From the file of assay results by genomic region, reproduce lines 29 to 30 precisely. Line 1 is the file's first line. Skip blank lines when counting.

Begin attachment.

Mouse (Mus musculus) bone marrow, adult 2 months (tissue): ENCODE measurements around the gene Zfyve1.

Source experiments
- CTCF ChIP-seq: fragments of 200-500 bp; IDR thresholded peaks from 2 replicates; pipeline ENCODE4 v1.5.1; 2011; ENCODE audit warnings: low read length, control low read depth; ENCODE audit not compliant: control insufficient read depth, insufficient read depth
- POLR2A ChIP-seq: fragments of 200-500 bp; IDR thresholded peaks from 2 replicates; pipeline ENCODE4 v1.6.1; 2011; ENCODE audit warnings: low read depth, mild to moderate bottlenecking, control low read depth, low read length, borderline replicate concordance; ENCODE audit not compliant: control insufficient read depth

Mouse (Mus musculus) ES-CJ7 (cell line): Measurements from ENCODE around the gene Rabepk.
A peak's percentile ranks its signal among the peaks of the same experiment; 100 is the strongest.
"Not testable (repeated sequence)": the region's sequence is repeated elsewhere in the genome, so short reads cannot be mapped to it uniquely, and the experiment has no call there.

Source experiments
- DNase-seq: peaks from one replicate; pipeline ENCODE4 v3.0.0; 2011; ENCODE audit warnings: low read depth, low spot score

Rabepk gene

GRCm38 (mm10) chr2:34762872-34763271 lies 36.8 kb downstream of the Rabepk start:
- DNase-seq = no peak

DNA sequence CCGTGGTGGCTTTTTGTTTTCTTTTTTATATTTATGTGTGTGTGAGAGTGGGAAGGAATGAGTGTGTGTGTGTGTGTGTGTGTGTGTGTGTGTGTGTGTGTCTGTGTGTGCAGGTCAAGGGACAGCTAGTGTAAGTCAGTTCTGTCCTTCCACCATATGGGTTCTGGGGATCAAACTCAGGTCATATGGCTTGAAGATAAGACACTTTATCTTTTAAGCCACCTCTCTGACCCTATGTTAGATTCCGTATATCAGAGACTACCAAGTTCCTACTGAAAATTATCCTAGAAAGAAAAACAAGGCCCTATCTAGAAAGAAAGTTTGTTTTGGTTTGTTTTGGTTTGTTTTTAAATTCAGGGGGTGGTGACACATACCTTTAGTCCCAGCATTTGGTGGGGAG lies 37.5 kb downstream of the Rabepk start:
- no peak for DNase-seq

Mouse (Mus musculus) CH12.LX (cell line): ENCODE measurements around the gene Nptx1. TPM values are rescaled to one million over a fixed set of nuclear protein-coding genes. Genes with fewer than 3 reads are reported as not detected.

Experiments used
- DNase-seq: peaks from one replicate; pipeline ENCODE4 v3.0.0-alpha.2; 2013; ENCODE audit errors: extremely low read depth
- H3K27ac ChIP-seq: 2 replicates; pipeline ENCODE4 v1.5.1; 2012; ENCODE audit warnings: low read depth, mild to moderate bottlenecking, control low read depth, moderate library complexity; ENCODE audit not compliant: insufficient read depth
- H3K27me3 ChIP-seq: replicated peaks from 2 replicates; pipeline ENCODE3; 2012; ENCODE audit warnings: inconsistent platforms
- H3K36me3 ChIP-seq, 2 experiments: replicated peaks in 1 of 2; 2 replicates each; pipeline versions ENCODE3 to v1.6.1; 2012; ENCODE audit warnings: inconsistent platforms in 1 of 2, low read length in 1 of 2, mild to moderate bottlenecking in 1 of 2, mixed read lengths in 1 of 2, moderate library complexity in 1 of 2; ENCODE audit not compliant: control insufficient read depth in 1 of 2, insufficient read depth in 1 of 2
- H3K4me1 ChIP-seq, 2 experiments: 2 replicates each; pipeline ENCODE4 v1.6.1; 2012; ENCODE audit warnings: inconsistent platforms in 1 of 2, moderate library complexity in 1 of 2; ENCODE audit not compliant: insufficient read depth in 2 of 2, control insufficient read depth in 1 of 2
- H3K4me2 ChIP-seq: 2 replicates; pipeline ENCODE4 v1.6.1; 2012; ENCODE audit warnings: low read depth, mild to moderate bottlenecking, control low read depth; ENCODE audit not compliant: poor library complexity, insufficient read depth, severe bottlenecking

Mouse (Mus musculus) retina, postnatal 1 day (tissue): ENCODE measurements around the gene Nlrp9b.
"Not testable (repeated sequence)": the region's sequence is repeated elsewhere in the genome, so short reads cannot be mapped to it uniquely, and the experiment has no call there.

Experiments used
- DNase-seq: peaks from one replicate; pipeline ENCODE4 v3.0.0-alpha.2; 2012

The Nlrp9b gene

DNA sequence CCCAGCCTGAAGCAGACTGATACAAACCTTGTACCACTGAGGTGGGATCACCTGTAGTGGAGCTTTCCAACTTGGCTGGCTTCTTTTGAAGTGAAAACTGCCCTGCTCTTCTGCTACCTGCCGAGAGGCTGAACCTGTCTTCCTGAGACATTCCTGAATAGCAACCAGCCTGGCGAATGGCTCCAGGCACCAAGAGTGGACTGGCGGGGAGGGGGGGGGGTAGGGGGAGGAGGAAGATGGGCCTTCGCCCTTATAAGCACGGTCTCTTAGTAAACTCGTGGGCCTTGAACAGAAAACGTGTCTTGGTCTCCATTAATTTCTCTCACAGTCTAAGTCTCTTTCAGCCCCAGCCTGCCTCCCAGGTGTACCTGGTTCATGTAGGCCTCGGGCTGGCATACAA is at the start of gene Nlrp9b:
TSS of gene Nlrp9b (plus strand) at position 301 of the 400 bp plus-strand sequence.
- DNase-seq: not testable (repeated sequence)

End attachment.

TSS of gene Nlrp9b (plus strand) at position 301 of the 400 bp plus-strand sequence.
- DNase-seq: not testable (repeated sequence)